Weekly news round-up

Welcome to the FSU’s weekly newsletter, our round-up of the free speech news of the week. As with all our work, this newsletter depends on the support of our members and donors, so if you’re not already a paying member please sign up today or encourage a friend to join and help turn the tide against cancel culture. You can share our newsletters on social media with the buttons at the bottom of this email. If someone has shared this newsletter with you and you’d like to join the FSU, you can find our website here.

The Lockdown Files — book your tickets for this exclusive event here!

Tickets are now on sale for The Lockdown Files Live, an exclusive, one-off event at the Emmanuel Centre on 10th June in which FSU General Secretary Toby Young will interview journalist Isabel Oakeshott live on stage about the Matt Hancock WhatsApp messages which she leaked to the Telegraph and that became the basis of the paper’s Lockdown Files. The evening will include a series of hilarious readings from the WhatsApp messages featuring actor and leader of the Reclaim Party, Laurence Fox, as Matt Hancock, and Tim Hudson reprising his role as Boris Johnson, whom he’s currently playing in ‘Dom – the Play’. An Audience Q&A will end the evening. You can find out more and book your tickets here.

General Admission to The Lockdown Files Live is priced at £25, and you can buy tickets on Eventbrite here. If you’re interested in purchasing VIP tickets for the event, you’d be well advised to buy your tickets soon. The VIP tickets to the Weekly Sceptic Live with Nick Dixon and Toby, also at the Emmanuel Centre, have already sold out (although General Admission tickets to that event, also priced at £25, are still available and can be purchased here).

The latest episode of the FSU’s podcast now available!

In this week’s episode of the FSU’s podcast, That’s Debatable!, our hosts, Tom Harris and Ben Jones, discuss the halting of the Orwellian Worker Protection (Amendment to Equality Act 2010) Bill, the infringement of PG Wodehouse’s (posthumous) right to freedom of expression by publisher Penguin Random House, and the threat posed to free speech by Northern Ireland’s proposed hate speech legislation.

You can listen to a clip here and download the full episode here – and don’t forget to search for That’s Debatable! on your favourite podcasting app and hit ‘subscribe’ so you don’t miss next week’s episode.

Essex Police ‘hate crime’ investigation demonstrates need for officer free speech training

FSU General Secretary Toby Young joined GB News’s Michelle Dewberry recently to discuss Essex Police’s decision to send a team of six officers to a family-owned pub in order to seize a collection of golliwog dolls – or “golli*** dolls” as the Independent insisted on describing them – before launching an investigation into their presence at the venue as a possible ‘hate crime’ (Express, Mail, Mail, TCW, Telegraph). The story was back in the news this week after it emerged that the pub in question has since been targeted by vandals (BBC, Evening Standard, Mail, Sky News).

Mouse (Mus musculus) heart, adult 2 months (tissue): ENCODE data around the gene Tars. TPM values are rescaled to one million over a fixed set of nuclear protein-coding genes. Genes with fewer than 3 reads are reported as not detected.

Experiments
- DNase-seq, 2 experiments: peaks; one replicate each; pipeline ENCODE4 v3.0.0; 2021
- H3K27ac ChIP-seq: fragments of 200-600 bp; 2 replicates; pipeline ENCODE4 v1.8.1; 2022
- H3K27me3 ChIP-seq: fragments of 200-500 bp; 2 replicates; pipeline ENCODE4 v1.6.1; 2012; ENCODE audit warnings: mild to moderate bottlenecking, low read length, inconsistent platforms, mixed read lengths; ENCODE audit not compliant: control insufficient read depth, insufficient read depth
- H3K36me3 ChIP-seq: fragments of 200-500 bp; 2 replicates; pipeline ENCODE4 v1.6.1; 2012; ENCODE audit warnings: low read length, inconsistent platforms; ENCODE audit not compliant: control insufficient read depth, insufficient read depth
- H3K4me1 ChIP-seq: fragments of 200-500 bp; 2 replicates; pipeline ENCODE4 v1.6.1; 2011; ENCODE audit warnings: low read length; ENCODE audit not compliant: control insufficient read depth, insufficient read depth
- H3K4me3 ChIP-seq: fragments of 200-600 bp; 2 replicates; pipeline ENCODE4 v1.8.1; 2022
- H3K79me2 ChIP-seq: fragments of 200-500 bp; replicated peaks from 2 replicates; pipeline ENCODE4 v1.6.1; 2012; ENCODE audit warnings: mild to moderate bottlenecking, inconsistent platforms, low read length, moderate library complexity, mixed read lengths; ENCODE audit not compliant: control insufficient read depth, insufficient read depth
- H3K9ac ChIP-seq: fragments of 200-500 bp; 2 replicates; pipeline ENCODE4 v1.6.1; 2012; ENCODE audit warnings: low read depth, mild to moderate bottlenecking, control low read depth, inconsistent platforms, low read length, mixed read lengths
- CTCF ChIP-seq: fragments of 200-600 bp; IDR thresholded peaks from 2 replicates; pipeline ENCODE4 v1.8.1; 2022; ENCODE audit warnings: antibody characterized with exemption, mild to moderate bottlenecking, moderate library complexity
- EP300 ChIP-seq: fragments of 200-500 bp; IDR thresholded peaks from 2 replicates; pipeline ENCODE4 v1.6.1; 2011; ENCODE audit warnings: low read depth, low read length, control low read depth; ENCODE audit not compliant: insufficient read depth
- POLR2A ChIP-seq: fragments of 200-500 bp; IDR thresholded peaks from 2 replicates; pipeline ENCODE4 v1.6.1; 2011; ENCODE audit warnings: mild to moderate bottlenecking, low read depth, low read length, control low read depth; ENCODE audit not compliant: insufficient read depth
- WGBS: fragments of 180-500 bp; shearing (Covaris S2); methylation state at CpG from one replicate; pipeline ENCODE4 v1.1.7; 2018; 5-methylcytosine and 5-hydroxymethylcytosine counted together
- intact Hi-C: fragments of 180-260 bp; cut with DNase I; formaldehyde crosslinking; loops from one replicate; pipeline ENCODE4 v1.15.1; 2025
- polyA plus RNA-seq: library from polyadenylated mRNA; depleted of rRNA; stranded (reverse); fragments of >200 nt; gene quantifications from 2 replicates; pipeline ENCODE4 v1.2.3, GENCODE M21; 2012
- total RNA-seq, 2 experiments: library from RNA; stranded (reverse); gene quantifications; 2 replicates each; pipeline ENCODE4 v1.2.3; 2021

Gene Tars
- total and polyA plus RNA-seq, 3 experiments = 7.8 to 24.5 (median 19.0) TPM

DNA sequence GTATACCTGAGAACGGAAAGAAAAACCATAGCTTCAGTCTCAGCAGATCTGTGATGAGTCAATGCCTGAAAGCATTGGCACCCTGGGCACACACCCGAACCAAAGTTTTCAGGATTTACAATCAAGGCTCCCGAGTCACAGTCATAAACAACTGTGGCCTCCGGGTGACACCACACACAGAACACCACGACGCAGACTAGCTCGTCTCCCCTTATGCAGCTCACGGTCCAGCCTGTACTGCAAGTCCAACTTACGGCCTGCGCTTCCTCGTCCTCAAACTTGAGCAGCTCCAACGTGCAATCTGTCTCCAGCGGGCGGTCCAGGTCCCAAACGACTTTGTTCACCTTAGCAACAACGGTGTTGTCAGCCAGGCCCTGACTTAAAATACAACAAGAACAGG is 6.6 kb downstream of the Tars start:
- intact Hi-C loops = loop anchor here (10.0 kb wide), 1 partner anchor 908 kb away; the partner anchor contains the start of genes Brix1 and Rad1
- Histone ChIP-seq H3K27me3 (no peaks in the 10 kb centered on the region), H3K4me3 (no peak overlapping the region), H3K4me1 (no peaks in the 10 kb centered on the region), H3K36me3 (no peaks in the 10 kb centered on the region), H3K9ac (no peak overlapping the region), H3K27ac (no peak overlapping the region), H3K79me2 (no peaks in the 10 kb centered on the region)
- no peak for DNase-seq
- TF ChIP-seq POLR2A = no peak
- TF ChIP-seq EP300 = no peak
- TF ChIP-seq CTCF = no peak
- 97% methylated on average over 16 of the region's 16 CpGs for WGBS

Are the dolls offensive? They could potentially be perceived as such – although ‘offense’ is taken not given, and, in any case, doesn’t in itself constitute an offence. The more important question from a free speech perspective is whether the display of these dolls in a pub comes anywhere near the threshold for consideration as a hate-crime, or even a racially aggravated criminal offence. As Toby pointed out during his GB News appearance, the answer on both counts is ‘no’.

The crime that Essex Police are investigating as a potential ‘hate crime’ is causing someone of a particular race ‘harassment, alarm or distress’, which is an offence under the Public Order Act 1986. But in order to secure a prosecution they’d have to show intent, and it’s clear that the publican didn’t intend to cause anyone ‘harassment, alarm or distress’ by displaying these dolls.

This incident is symptomatic of a wider problem with policing in the UK: too often, the police are prioritising the investigation of potential hate crimes and neglecting actual crimes – in Essex, for instance, the prosecution rate for burglaries is currently as low as 4%, while in 2022 the force attended just 686 of 4,920 car thefts (Mail).